I FIRST drove an electrified car just over 20 years ago and it felt new and exciting, a sign of things to come.
The revolution certainly hasn't happened overnight but there is now a multitude of hybrids - both ‘self-charging' or plug-in on our roads.
There are also several fully electric cars too, but the SEAT Mii Electric was the first I've spent more than a couple of hours in. Would I, a complete petrolhead, manage? Would I even like it?
A city car like its pretrol-engined predecessors, the Mii Electric is the first chapter in SEAT's electrification programme. I
t's motor, linked to a single-speed transmission, provides its 82bhp of power and 212Nm of torque instantly, meaning the five-door car can reach 31mph from a standstill in a ridiculously quick 3.9 seconds.
The Mii's 36.8kWh lithium-ion battery pack - cleverly packaged under the floor so it doesn't take up precious boot space - provides up to 160 miles of range from a single charge, and over 200 if you restrict yourself to just urban driving. Rapid charging (DC at 40kW) to 80 per cent takes an hour - about the same time as an average smartphone - while using an AC 7.2kW home charger takes four hours to reach the same level.
It's priced from Â£21,300 including the Government's Plug-in Car Grant, or Â£22,800 on-the-road without, so it's not what you'd call cheap, but it is one of the most affordable electric vehicles on the market.
There are no trim levels, nor is there a lengthy list of options, but there is plenty of standard equipment including metallic paint, dark tinted windows, Lane Assist, Traffic Sign Recognition, rear parking sensors, 16-inch alloy wheels, and cruise control.
Also included are rain-sensing wipers, a leather-covered steering wheel, air conditioning, dark-tinted rear windows, heated front seats, ambient lighting, and Hill Hold Control to stop you from drifting backwards on uphill junctions.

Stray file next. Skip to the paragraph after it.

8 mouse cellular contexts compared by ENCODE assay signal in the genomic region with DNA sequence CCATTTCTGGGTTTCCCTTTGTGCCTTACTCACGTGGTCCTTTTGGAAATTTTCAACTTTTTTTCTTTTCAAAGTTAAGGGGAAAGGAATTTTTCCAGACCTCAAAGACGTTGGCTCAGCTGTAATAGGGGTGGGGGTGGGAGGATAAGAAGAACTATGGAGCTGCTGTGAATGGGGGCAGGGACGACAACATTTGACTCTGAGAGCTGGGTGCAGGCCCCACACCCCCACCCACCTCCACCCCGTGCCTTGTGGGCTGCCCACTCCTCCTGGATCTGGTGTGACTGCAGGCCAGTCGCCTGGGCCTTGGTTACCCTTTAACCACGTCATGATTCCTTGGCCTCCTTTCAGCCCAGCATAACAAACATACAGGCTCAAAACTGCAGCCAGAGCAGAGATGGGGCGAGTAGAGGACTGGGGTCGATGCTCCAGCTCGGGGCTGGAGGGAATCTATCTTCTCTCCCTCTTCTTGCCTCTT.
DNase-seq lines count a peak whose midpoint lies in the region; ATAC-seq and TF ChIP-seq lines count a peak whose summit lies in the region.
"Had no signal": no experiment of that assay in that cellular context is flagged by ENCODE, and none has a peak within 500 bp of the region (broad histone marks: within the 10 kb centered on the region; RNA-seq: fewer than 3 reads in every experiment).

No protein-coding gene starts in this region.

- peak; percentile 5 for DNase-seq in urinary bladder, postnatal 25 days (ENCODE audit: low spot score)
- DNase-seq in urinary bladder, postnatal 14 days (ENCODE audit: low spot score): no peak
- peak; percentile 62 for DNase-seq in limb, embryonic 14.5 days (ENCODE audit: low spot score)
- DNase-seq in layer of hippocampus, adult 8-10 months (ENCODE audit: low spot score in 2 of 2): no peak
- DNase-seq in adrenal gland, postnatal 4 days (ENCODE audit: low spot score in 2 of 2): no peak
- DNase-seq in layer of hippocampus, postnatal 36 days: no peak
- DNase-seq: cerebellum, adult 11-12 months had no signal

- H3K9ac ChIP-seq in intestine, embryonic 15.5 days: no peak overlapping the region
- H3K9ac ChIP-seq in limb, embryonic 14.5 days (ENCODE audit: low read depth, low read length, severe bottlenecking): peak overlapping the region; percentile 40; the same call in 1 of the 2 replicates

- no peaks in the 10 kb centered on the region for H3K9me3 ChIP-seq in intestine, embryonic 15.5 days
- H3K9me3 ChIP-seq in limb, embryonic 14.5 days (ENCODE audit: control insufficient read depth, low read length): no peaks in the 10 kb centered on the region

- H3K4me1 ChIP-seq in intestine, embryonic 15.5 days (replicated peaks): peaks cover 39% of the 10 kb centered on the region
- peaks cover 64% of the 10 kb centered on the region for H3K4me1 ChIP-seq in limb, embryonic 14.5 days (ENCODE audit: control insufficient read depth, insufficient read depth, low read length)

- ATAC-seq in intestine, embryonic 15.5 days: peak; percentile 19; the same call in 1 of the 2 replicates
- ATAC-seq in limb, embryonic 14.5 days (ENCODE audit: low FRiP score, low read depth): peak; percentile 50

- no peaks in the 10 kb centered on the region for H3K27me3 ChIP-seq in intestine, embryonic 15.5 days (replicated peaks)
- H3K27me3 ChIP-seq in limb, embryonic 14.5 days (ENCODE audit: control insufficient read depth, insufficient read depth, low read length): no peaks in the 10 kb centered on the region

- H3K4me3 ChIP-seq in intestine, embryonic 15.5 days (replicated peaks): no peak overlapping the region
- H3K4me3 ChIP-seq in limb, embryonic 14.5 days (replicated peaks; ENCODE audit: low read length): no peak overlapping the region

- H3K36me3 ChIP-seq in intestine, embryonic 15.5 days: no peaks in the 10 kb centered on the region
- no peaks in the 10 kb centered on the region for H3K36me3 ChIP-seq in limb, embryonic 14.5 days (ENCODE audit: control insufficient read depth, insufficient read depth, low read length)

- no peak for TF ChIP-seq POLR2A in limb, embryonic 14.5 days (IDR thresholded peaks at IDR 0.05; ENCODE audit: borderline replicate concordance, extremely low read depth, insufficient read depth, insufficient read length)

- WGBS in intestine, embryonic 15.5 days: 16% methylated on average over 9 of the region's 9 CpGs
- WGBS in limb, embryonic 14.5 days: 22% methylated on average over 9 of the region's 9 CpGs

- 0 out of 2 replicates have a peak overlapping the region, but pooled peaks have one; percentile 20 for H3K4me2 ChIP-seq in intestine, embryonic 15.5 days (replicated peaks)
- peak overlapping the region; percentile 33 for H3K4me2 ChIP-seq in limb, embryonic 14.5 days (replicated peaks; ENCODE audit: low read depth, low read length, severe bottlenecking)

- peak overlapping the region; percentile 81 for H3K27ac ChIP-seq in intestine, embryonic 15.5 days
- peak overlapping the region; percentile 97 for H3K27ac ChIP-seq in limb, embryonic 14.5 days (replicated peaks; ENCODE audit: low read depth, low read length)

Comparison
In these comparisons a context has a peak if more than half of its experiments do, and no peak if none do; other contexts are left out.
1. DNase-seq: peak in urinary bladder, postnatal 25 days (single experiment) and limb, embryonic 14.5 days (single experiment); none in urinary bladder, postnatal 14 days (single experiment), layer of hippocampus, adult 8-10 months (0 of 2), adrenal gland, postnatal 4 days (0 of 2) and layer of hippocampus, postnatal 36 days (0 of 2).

There's a five-inch centre-dash infotainment screen with Bluetooth connectivity and DAB, but noticeably, there's no flashy touchscreen to distract you, just a handy smartphone cradle with conveniently-placed USB port so you can choose your own navigation system.
The dashboard dials are analogue too, though, instead of fuel gauge and rev counter, there's now a power meter and a dial showing the level of charge.
The all-electric city car is also the first model to include SEAT Connect, giving remote access and management of the vehicle. Customers can review driving data, parking position, vehicle status including doors and lights, and have the ability to control air-conditioning remotely, all from their smartphone app.
Given its tiny footprint, the Mii is surprisingly spacious inside. There's plenty of room up front and adults will be fine in the back as long as you're not planning on a long trek. There's also a 250-litre boot, with a false floor under which the charging cables can be stored.
Crucially, the Mii is fun to drive too - it's simply great whizzing around town, its natural environment, especially with that instant power on tap. Easy to park too. Venture out of town and it remains sure-footed and solid, riding bumpy country roads much better than you'd expect. It holds its own on the motorway too, though I wouldn't fancy tackling Plymouth to London to often. And, while it will easily reach 70mph, this does hit efficiency hard.
Naturally these days, the Mii electric comes with ‘modes'. Eco mode restricts power to 67bhp to ensure a longer range, while Eco+ limits you to just 53bhp, cuts your top speed to 59mph and entirely disables the airconditioning.
Some will just stick the transmission in ‘B', which produces maximum regeneration but slows the car so much you rarely need to touch the brakes. Apart from on the steepest of hills, it wasn't for me though. However, I did find myself being more thoughtful about my driving - no bad thing.